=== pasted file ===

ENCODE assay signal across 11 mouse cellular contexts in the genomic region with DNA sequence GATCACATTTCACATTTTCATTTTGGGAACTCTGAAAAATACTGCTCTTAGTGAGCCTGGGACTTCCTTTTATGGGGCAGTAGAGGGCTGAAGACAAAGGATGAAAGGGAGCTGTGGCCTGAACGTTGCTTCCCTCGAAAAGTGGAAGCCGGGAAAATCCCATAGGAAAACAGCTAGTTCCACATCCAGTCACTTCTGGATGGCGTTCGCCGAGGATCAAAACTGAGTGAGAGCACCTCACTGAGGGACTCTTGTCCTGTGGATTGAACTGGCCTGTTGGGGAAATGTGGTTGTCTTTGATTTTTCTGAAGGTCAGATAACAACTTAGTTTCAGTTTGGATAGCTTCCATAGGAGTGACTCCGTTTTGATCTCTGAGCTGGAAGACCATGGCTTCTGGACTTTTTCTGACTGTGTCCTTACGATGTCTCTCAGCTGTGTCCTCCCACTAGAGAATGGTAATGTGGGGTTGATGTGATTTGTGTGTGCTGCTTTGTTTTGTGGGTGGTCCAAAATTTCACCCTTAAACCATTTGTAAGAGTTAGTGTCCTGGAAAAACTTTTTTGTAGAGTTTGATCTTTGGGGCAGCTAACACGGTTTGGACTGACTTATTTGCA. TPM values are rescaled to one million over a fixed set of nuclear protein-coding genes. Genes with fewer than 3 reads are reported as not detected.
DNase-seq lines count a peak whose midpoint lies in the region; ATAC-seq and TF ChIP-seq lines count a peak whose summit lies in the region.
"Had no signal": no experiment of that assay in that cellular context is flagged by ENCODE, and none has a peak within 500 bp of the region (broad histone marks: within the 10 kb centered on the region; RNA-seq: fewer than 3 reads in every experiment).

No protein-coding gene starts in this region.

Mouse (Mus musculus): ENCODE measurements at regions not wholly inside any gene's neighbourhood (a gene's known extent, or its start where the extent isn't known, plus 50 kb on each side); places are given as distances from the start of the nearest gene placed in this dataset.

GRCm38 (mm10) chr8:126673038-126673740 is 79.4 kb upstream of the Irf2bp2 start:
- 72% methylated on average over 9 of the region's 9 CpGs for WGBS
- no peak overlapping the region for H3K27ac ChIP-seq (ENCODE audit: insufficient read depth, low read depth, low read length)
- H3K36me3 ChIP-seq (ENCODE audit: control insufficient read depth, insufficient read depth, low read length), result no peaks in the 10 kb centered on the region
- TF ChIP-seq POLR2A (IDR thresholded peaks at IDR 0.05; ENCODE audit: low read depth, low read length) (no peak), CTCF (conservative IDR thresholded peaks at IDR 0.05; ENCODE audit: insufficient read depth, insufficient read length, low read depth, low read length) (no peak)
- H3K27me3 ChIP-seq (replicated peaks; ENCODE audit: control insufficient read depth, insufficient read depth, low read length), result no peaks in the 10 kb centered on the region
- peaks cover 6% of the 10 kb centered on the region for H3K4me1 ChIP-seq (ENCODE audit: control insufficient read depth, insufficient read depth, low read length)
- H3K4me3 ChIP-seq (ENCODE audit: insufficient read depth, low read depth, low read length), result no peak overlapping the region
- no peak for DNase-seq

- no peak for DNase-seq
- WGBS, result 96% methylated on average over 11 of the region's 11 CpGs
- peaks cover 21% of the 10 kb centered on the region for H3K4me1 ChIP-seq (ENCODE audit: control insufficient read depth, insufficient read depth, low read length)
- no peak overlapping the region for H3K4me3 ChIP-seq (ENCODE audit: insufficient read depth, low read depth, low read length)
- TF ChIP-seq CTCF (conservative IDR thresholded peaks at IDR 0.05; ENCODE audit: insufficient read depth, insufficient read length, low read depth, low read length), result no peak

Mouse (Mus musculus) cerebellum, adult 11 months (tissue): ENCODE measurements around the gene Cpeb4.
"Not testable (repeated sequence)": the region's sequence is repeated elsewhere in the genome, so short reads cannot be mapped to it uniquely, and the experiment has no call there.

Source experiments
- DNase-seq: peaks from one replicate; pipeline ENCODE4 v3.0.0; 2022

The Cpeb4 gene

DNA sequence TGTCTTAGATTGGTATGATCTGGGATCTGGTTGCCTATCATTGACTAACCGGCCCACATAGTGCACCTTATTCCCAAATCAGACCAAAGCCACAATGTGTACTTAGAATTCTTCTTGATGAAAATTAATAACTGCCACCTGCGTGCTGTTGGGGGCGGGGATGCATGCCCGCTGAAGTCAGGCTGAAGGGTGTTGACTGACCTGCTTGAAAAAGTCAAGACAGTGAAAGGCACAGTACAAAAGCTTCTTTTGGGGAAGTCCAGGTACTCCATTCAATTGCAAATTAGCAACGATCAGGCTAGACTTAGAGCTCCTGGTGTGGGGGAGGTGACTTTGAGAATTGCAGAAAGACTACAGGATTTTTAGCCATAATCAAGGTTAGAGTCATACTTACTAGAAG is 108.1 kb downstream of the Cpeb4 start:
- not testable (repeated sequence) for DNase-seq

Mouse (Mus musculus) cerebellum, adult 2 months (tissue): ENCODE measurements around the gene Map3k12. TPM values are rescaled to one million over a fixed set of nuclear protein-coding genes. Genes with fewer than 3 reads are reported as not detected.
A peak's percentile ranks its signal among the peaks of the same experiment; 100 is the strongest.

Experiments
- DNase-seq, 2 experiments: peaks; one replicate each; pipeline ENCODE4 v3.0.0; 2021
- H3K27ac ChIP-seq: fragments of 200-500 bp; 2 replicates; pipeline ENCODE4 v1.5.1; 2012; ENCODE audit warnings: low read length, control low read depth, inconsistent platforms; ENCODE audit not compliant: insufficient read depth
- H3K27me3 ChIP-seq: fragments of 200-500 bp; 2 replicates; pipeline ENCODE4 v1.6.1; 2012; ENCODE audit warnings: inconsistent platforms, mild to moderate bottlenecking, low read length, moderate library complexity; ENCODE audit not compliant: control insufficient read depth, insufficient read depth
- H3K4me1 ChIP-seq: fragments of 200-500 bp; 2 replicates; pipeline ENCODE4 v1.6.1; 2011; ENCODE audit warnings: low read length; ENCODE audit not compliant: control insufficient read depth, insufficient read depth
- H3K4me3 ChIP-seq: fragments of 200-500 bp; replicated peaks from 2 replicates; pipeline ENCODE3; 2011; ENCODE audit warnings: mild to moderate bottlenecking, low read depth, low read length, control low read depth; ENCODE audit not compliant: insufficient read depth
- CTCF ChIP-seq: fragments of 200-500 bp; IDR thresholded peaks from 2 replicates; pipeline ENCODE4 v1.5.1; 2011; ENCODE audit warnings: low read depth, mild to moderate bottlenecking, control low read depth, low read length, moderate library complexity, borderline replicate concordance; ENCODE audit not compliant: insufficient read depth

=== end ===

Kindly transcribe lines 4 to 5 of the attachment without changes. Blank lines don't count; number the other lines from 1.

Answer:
No protein-coding gene starts in this region.

Mouse (Mus musculus): ENCODE measurements at regions not wholly inside any gene's neighbourhood (a gene's known extent, or its start where the extent isn't known, plus 50 kb on each side); places are given as distances from the start of the nearest gene placed in this dataset.